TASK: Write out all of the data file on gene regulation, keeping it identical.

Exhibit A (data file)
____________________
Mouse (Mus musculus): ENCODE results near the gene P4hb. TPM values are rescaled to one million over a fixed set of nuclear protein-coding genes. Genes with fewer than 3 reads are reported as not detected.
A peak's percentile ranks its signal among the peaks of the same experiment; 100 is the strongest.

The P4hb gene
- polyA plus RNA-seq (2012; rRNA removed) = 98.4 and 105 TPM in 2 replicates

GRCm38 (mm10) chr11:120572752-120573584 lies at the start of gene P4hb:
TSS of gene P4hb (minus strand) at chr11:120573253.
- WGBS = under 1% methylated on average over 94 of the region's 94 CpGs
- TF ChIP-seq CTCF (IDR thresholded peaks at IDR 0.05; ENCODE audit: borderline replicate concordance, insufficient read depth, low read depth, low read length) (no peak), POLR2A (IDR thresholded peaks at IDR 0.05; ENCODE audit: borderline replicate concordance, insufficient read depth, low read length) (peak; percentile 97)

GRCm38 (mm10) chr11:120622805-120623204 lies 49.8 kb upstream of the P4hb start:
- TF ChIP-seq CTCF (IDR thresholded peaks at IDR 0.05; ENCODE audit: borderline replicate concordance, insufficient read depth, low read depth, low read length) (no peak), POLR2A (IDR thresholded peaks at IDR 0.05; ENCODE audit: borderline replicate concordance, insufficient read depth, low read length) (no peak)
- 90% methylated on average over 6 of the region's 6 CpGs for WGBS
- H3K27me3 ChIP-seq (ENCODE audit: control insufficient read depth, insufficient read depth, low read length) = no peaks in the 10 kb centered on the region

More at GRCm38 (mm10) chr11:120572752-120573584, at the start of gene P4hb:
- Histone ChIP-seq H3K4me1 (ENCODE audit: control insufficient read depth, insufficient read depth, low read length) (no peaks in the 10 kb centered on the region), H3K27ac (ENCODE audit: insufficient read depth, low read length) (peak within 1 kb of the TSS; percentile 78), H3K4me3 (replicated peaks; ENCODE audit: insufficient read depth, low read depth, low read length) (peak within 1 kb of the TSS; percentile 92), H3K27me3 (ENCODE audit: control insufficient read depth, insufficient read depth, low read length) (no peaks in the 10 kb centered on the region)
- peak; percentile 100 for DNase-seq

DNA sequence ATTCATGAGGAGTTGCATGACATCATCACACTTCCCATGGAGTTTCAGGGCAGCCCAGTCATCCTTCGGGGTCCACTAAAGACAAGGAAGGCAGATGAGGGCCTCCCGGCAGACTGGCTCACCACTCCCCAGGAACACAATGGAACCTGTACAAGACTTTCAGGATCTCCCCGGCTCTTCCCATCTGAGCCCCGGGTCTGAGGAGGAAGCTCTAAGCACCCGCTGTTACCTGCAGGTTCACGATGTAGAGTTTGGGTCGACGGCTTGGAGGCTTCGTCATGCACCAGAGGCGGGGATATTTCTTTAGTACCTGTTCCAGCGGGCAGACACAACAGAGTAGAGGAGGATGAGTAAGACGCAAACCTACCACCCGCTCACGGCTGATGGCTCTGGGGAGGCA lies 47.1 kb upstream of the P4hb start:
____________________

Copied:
Mouse (Mus musculus): ENCODE results near the gene P4hb. TPM values are rescaled to one million over a fixed set of nuclear protein-coding genes. Genes with fewer than 3 reads are reported as not detected.
A peak's percentile ranks its signal among the peaks of the same experiment; 100 is the strongest.

The P4hb gene
- polyA plus RNA-seq (2012; rRNA removed) = 98.4 and 105 TPM in 2 replicates

GRCm38 (mm10) chr11:120572752-120573584 lies at the start of gene P4hb:
TSS of gene P4hb (minus strand) at chr11:120573253.
- WGBS = under 1% methylated on average over 94 of the region's 94 CpGs
- TF ChIP-seq CTCF (IDR thresholded peaks at IDR 0.05; ENCODE audit: borderline replicate concordance, insufficient read depth, low read depth, low read length) (no peak), POLR2A (IDR thresholded peaks at IDR 0.05; ENCODE audit: borderline replicate concordance, insufficient read depth, low read length) (peak; percentile 97)

GRCm38 (mm10) chr11:120622805-120623204 lies 49.8 kb upstream of the P4hb start:
- TF ChIP-seq CTCF (IDR thresholded peaks at IDR 0.05; ENCODE audit: borderline replicate concordance, insufficient read depth, low read depth, low read length) (no peak), POLR2A (IDR thresholded peaks at IDR 0.05; ENCODE audit: borderline replicate concordance, insufficient read depth, low read length) (no peak)
- 90% methylated on average over 6 of the region's 6 CpGs for WGBS
- H3K27me3 ChIP-seq (ENCODE audit: control insufficient read depth, insufficient read depth, low read length) = no peaks in the 10 kb centered on the region

More at GRCm38 (mm10) chr11:120572752-120573584, at the start of gene P4hb:
- Histone ChIP-seq H3K4me1 (ENCODE audit: control insufficient read depth, insufficient read depth, low read length) (no peaks in the 10 kb centered on the region), H3K27ac (ENCODE audit: insufficient read depth, low read length) (peak within 1 kb of the TSS; percentile 78), H3K4me3 (replicated peaks; ENCODE audit: insufficient read depth, low read depth, low read length) (peak within 1 kb of the TSS; percentile 92), H3K27me3 (ENCODE audit: control insufficient read depth, insufficient read depth, low read length) (no peaks in the 10 kb centered on the region)
- peak; percentile 100 for DNase-seq

DNA sequence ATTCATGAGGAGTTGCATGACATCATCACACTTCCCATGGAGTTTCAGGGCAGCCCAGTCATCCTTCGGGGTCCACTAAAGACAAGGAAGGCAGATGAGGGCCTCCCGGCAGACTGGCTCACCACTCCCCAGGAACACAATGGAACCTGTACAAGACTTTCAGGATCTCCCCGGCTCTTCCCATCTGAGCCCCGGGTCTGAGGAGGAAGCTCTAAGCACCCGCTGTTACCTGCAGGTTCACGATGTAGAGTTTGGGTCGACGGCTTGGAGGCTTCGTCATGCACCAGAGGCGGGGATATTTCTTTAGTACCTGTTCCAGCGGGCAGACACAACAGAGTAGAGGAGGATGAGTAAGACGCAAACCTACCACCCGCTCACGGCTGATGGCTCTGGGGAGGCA lies 47.1 kb upstream of the P4hb start: